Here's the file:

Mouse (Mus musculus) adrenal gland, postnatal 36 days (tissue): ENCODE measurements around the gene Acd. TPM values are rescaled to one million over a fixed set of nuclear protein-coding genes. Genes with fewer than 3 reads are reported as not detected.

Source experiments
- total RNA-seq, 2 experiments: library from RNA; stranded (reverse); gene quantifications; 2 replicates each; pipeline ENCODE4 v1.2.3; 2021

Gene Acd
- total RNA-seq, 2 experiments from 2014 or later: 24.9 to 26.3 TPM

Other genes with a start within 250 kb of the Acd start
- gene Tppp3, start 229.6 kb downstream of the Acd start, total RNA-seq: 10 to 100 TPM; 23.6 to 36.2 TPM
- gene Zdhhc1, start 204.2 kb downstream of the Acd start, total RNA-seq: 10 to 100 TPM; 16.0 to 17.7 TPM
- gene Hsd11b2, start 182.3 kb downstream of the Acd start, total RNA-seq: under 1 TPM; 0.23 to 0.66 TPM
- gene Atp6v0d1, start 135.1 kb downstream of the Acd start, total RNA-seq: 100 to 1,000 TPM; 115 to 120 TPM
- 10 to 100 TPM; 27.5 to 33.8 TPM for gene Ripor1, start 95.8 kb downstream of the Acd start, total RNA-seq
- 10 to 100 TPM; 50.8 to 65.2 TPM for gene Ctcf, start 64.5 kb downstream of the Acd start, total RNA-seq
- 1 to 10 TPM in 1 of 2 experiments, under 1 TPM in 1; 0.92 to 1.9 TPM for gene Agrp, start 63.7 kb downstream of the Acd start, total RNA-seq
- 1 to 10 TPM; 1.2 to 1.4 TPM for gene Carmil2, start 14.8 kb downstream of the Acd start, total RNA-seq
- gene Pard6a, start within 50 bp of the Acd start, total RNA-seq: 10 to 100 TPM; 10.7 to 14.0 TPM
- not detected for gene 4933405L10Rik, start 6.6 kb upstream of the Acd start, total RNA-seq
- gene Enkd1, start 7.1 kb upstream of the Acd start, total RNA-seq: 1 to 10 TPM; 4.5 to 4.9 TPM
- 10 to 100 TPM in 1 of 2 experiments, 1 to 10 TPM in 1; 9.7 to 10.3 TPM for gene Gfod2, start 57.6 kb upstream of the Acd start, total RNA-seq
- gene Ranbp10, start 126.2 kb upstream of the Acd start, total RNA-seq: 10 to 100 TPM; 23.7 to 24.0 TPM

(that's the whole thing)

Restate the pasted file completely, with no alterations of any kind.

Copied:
Mouse (Mus musculus) adrenal gland, postnatal 36 days (tissue): ENCODE measurements around the gene Acd. TPM values are rescaled to one million over a fixed set of nuclear protein-coding genes. Genes with fewer than 3 reads are reported as not detected.

Source experiments
- total RNA-seq, 2 experiments: library from RNA; stranded (reverse); gene quantifications; 2 replicates each; pipeline ENCODE4 v1.2.3; 2021

Gene Acd
- total RNA-seq, 2 experiments from 2014 or later: 24.9 to 26.3 TPM

Other genes with a start within 250 kb of the Acd start
- gene Tppp3, start 229.6 kb downstream of the Acd start, total RNA-seq: 10 to 100 TPM; 23.6 to 36.2 TPM
- gene Zdhhc1, start 204.2 kb downstream of the Acd start, total RNA-seq: 10 to 100 TPM; 16.0 to 17.7 TPM
- gene Hsd11b2, start 182.3 kb downstream of the Acd start, total RNA-seq: under 1 TPM; 0.23 to 0.66 TPM
- gene Atp6v0d1, start 135.1 kb downstream of the Acd start, total RNA-seq: 100 to 1,000 TPM; 115 to 120 TPM
- 10 to 100 TPM; 27.5 to 33.8 TPM for gene Ripor1, start 95.8 kb downstream of the Acd start, total RNA-seq
- 10 to 100 TPM; 50.8 to 65.2 TPM for gene Ctcf, start 64.5 kb downstream of the Acd start, total RNA-seq
- 1 to 10 TPM in 1 of 2 experiments, under 1 TPM in 1; 0.92 to 1.9 TPM for gene Agrp, start 63.7 kb downstream of the Acd start, total RNA-seq
- 1 to 10 TPM; 1.2 to 1.4 TPM for gene Carmil2, start 14.8 kb downstream of the Acd start, total RNA-seq
- gene Pard6a, start within 50 bp of the Acd start, total RNA-seq: 10 to 100 TPM; 10.7 to 14.0 TPM
- not detected for gene 4933405L10Rik, start 6.6 kb upstream of the Acd start, total RNA-seq
- gene Enkd1, start 7.1 kb upstream of the Acd start, total RNA-seq: 1 to 10 TPM; 4.5 to 4.9 TPM
- 10 to 100 TPM in 1 of 2 experiments, 1 to 10 TPM in 1; 9.7 to 10.3 TPM for gene Gfod2, start 57.6 kb upstream of the Acd start, total RNA-seq
- gene Ranbp10, start 126.2 kb upstream of the Acd start, total RNA-seq: 10 to 100 TPM; 23.7 to 24.0 TPM